The joys of my life include my husband, my children and container gardening!  Not always in that order.  When I’m at the potting bench I feel like Danny Zuko.  He once said something about chills and multiplying and electrifying.  That’s me at the potting bench, except with soil in my hair instead of grease.

At Tonkadale, we are well known for our presentation of container gardens for each season.  Our seasonal arbor (the place where we merchandise and display said containers) is always current and suggestive of what you should be doing in your home and garden.  We are a design-driven kind of place, presenting an assortment of everyday products with seasonal touches that tell an identifiable color story.

Container gardening is color. It’s lifestyle. It’s gatherings and community.  And guess what?  When you plant a container, you get a fresh start each and every time.

Start with your housing.  What do these materials look like?  Glazed containers are the standard, but what about handsome lightweight containers – fiber-stone, cement, mixed metals, urns with various silhouettes, baskets?  Go big or go home.  Your container should be systematic, hydromatic and ultramatic!  Clap, clap, clap, clap, clap clap…

Tonkadale is the kings and queens of drop-in containers.  Instead of planting directly in your pots, plant in lightweight containers like those offered by Bloem.  Drop-in containers slip into your standard-sized pots.  Drop-ins promote seasonal change-outs and will cue you to change out their potting soil each season.  Fresh is always best.

Foliage first!  Foliage is the backbone of all containers.  In case you haven’t noticed, houseplants, especially succulents and cacti, are trending.  These beasties are born to hand jive!  Sorry folks, it’s not just coleus and potato vine anymore.  Foliage adds stability, structure, physical weight and visual depth, among other things like texture and various leaf coloration to your containers.  Blooms come and go, but foliage never fades.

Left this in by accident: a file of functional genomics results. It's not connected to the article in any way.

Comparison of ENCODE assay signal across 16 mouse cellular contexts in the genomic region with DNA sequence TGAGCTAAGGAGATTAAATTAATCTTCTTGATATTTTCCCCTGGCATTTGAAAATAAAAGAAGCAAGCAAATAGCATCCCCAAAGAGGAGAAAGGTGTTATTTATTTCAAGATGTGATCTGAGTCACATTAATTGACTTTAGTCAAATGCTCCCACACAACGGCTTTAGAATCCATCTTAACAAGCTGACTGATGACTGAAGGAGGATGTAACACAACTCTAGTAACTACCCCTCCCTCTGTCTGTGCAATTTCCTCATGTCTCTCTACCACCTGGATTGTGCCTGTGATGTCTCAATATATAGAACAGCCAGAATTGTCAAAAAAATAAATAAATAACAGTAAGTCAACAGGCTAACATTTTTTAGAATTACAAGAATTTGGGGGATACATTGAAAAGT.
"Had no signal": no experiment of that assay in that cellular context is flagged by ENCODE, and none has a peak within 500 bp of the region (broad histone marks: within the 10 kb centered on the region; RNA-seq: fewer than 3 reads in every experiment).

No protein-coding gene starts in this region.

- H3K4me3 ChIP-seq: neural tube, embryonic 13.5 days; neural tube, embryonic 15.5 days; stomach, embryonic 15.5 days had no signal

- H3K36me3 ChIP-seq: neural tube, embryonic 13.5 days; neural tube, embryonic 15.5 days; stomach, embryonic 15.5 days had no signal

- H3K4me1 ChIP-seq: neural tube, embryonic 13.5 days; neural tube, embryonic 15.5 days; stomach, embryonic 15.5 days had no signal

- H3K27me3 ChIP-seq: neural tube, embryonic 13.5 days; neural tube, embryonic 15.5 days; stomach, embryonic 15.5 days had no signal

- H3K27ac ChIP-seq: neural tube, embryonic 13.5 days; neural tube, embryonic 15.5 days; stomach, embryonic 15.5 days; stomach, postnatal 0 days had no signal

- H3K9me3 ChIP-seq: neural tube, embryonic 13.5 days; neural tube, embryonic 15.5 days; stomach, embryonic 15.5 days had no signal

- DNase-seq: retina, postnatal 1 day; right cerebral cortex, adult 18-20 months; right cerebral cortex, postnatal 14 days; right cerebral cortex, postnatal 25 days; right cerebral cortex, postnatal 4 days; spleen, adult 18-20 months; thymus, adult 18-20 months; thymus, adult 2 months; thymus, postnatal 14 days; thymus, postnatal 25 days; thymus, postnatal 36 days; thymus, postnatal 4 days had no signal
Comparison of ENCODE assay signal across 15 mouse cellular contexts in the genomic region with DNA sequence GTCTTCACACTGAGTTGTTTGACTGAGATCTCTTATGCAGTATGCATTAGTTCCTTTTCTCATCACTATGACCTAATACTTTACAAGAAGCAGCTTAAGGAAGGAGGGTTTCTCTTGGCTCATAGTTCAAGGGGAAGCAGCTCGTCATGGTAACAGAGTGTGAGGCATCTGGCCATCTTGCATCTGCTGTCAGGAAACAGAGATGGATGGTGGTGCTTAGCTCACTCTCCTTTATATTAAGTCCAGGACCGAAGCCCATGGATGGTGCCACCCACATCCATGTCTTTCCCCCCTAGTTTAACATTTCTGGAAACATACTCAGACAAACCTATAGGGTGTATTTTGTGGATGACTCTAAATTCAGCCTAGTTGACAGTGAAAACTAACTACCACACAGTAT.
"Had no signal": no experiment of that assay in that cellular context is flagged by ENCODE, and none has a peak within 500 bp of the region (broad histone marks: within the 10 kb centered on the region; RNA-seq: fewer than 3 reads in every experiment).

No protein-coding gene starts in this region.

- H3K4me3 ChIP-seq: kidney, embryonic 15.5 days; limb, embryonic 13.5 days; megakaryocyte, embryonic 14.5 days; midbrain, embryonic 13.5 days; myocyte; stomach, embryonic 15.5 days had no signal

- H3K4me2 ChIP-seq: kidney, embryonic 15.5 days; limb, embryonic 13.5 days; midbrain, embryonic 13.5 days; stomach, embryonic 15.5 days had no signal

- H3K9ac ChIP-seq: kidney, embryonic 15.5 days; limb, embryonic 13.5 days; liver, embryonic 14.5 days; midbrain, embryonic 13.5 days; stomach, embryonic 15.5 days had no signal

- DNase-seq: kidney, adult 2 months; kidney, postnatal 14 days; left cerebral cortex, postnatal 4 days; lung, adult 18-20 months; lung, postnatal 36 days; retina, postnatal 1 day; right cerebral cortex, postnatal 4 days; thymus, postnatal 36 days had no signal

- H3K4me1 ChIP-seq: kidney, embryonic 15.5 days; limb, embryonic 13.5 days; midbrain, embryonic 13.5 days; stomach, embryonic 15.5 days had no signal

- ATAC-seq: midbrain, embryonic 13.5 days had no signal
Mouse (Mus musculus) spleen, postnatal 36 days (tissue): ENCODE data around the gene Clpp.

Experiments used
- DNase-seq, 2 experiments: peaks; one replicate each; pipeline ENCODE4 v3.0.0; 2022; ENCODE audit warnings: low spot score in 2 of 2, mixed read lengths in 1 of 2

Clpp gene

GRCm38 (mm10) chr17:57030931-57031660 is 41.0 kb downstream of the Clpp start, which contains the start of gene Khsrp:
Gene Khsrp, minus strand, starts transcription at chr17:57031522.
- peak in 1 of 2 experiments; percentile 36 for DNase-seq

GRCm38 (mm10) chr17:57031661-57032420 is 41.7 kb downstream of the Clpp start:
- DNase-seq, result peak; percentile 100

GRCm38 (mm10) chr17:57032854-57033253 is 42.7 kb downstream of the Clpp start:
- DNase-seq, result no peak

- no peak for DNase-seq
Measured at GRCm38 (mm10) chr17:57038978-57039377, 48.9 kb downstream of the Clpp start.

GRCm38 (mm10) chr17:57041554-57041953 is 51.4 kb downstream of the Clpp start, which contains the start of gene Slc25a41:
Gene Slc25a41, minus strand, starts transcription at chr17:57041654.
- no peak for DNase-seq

Today, we only have time to cover shade containers.  At Tonkadale, we have a signature shade recipe that never disappoints and can be adapted and expanded forever and ever amen.  Start with a begonia, a fern and an ivy.   Shade plant like this go together like rama lama lama ka dinga da dinga dong (I had to look that one up!)  Think about what each element brings to the table.  You can brainstorm your answers now.  PAUSE.

Once you have these simple design elements down, you can really go anywhere with your containers.  A fern becomes an alocasia, an alocasia and a cordyline.  The begonia becomes a trio of a rex begonia, heimalis begoina and a non-stop begoina.  The ivy becomes a trailing colues or a tradescantia or a philodendron or all of the above.

Check out the recipes below.  Don’t get overwhelmed by the amount of plant material, or the names or what is placed where.  I mostly plant my containers with the tallest item to the backish, leftish and my trailing items to the frontish, rightish.  These are technical directional terms used by the most savvy gardeners.

Gardening is a verb.  It is something you do over time.  Learn as you go.  Start small, revel in success and take on more as your confidence grows and grows and grows.  Lastly, don’t forget to use good quality potting soils and fertilizer.  You will be glad you did.

Happy planting.  Cheers to summa lovin’ your containers!